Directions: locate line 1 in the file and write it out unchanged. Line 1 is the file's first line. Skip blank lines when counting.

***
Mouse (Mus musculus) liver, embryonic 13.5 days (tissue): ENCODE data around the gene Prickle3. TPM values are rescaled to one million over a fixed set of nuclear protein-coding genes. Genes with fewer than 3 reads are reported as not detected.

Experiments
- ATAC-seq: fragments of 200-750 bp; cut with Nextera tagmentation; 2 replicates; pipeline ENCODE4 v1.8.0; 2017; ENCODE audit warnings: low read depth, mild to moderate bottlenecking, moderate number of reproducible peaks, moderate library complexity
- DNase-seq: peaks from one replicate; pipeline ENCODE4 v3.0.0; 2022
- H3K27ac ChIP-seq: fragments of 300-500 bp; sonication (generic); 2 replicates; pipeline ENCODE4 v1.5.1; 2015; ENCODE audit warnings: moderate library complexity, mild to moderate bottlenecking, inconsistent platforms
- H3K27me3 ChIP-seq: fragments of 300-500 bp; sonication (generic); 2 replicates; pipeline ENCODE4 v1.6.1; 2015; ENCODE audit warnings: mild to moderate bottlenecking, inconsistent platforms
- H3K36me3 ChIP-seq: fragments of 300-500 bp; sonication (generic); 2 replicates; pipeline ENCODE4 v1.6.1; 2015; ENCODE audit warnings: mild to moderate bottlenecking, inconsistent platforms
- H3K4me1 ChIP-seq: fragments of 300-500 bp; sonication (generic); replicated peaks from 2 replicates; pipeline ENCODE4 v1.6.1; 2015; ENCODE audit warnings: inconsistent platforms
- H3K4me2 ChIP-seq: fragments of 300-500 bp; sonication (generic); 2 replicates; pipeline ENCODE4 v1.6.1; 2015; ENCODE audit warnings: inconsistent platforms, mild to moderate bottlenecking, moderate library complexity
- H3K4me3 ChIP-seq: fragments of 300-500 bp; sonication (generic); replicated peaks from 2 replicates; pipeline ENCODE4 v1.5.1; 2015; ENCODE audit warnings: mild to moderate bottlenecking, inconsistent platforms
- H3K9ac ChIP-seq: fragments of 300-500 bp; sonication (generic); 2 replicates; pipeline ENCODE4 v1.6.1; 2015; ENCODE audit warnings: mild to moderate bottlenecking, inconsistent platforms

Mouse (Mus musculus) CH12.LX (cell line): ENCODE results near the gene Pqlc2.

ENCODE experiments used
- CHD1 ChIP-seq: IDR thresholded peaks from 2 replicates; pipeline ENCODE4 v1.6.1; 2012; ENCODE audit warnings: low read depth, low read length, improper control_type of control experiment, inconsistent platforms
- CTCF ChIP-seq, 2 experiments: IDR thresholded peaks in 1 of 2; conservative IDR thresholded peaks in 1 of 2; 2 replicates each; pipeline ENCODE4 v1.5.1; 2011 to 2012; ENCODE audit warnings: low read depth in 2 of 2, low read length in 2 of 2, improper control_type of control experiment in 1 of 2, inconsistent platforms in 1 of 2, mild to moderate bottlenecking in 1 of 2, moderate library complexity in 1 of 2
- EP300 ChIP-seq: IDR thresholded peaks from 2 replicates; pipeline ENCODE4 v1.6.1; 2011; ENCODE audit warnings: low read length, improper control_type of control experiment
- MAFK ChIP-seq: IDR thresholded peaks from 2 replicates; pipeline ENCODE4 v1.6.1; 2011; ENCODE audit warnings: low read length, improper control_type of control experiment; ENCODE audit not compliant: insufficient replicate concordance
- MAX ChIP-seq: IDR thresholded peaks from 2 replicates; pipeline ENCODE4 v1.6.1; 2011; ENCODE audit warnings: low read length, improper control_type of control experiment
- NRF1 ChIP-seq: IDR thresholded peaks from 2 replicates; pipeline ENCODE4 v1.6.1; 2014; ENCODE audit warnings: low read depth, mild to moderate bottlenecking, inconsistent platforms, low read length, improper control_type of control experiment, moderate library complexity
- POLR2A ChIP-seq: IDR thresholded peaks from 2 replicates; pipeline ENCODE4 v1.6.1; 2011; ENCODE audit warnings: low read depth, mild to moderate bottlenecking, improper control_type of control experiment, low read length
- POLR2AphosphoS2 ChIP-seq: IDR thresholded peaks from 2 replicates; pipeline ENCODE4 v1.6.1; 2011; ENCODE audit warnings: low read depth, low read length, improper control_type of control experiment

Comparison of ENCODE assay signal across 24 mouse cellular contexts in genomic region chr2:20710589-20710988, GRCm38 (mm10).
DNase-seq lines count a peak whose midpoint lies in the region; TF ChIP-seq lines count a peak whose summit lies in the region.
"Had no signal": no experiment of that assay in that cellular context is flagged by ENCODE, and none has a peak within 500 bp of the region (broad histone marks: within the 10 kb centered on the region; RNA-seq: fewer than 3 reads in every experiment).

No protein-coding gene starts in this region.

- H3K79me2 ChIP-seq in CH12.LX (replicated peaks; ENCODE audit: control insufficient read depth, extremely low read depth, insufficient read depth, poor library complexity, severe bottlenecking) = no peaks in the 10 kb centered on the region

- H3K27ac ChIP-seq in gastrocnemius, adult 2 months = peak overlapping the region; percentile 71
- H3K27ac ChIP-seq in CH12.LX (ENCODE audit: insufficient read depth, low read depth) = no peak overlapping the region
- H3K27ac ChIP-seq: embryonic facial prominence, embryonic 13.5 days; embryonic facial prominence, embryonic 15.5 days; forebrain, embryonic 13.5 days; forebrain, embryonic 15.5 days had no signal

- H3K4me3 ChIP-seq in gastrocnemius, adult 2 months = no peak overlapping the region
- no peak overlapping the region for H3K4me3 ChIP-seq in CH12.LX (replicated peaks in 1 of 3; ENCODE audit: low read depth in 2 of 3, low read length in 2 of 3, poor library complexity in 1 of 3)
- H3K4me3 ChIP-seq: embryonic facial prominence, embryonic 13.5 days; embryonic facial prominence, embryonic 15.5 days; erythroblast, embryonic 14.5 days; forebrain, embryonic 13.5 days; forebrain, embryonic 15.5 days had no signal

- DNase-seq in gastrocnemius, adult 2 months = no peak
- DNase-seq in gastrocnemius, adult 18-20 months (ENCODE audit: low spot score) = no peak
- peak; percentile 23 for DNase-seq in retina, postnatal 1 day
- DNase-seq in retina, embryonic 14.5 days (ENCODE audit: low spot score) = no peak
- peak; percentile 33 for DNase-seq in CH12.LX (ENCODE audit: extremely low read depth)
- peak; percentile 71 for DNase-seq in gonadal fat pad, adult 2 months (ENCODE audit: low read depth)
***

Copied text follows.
Mouse (Mus musculus) liver, embryonic 13.5 days (tissue): ENCODE data around the gene Prickle3. TPM values are rescaled to one million over a fixed set of nuclear protein-coding genes. Genes with fewer than 3 reads are reported as not detected.